Thirty-five nations agreed Wednesday to deny Iran's request for technical help in building a plutonium-producing reactor - at least for now - but left room for Teheran to renew its request, diplomats said.
Two diplomats said a committee of the International Atomic Energy Agency would forward a summary of its three days of deliberations on hundreds of requests for technical aid from member countries to Thursday's board meeting noting that "no decision was taken" on Teheran's call for aid for its Arak reactor.
The two diplomats - from countries on opposing sides of the issue - had different interpretations of the decision, reflecting the depth of the dispute. They both demanded anonymity because they were not authorized to discuss the issue with the media.
A European diplomat said the tentative agreement effectively meant that Iran's request was turned down. Another diplomat, from a developing nation, said it meant that the issue remained on the table and could be revisited at a future meeting of the IAEA technical aid committee.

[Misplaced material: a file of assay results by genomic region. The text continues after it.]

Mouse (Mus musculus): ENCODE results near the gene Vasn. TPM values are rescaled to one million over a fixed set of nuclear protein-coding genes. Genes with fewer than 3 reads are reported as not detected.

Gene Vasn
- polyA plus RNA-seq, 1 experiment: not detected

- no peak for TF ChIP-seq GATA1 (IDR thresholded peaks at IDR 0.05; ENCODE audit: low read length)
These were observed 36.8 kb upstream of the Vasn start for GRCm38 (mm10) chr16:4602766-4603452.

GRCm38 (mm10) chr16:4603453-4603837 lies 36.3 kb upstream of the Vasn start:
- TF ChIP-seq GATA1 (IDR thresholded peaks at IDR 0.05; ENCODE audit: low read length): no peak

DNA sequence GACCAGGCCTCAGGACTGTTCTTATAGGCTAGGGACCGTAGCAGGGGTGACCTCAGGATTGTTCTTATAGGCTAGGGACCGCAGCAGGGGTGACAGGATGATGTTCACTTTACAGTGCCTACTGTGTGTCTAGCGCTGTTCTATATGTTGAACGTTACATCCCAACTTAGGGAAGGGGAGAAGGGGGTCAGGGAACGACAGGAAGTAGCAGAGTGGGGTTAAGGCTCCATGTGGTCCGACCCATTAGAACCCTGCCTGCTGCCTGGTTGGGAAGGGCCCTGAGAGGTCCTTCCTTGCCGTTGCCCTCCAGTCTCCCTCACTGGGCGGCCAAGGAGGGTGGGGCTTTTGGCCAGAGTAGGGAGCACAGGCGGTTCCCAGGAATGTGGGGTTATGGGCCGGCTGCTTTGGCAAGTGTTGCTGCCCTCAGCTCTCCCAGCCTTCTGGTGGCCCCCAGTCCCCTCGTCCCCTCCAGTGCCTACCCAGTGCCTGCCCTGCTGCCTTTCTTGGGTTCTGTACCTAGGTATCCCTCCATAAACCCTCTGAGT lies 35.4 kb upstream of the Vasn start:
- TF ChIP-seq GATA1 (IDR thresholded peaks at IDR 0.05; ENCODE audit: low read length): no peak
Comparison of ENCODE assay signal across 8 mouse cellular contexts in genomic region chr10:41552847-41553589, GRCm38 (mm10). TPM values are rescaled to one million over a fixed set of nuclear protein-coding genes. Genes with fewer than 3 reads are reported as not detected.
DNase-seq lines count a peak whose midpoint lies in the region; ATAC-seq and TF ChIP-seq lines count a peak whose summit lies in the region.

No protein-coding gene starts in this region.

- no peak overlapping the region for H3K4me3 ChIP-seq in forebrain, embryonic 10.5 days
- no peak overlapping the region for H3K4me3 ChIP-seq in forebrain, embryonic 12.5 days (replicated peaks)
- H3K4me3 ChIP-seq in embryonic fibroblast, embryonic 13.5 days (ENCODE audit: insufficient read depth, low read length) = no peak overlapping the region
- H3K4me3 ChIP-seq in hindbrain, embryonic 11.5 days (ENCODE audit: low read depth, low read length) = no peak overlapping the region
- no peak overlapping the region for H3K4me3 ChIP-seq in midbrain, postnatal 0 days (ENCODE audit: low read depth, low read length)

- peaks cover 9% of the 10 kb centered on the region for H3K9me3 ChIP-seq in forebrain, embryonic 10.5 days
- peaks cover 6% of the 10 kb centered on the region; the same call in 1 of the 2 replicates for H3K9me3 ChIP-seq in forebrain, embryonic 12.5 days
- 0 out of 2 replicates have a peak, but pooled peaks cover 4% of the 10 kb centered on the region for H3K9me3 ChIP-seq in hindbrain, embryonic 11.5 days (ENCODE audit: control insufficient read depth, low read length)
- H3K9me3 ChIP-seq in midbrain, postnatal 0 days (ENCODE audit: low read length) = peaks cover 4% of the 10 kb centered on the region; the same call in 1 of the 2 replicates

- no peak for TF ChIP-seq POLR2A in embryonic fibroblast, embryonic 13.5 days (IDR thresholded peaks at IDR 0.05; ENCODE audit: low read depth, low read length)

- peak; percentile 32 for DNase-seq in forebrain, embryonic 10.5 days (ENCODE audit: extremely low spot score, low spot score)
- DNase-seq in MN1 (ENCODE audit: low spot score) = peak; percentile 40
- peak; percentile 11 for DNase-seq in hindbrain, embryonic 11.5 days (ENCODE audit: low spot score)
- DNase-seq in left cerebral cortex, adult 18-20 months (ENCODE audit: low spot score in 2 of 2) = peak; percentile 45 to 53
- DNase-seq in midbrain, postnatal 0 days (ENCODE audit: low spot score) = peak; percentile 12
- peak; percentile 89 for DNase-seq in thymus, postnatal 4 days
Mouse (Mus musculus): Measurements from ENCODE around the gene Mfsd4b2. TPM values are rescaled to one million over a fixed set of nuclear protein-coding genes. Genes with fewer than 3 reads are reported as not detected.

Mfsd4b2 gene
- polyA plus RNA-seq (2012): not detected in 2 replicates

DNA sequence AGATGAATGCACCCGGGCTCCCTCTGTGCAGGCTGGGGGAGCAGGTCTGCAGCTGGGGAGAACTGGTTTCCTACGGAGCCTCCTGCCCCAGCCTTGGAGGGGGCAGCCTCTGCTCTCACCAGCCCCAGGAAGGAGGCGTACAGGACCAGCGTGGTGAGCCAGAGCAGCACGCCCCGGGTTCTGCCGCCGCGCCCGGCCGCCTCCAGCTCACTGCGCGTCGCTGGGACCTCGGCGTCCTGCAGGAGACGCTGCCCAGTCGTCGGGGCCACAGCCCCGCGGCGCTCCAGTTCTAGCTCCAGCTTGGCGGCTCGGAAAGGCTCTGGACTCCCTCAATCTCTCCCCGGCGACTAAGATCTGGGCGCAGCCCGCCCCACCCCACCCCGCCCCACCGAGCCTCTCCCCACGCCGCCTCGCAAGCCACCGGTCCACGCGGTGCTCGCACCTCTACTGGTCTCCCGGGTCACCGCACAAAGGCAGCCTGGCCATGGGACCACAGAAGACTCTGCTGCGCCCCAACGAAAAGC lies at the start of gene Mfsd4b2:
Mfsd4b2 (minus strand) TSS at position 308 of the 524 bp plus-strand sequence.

Denying Iran help with Arak - where it is seeking agency assistance to make sure the reactor is environmentally safe - would do little to slow construction of that facility or affect Teheran's other potential avenue to weapons production - uranium enrichment. Still, it would maintain at least symbolic pressure, even with a Security Council deadlock over how to sanction Teheran for its nuclear defiance.
Chief US delegate Gregory L. Schulte described Arak as being "capable of producing plutonium for one or more nuclear weapons each year" once completed, likely in the next decade.
"Given past board decisions, continued questions about Iran's nuclear program, and the risk of plutonium being diverted to use in a weapons, the United States joins with others who cannot approve this project," he said.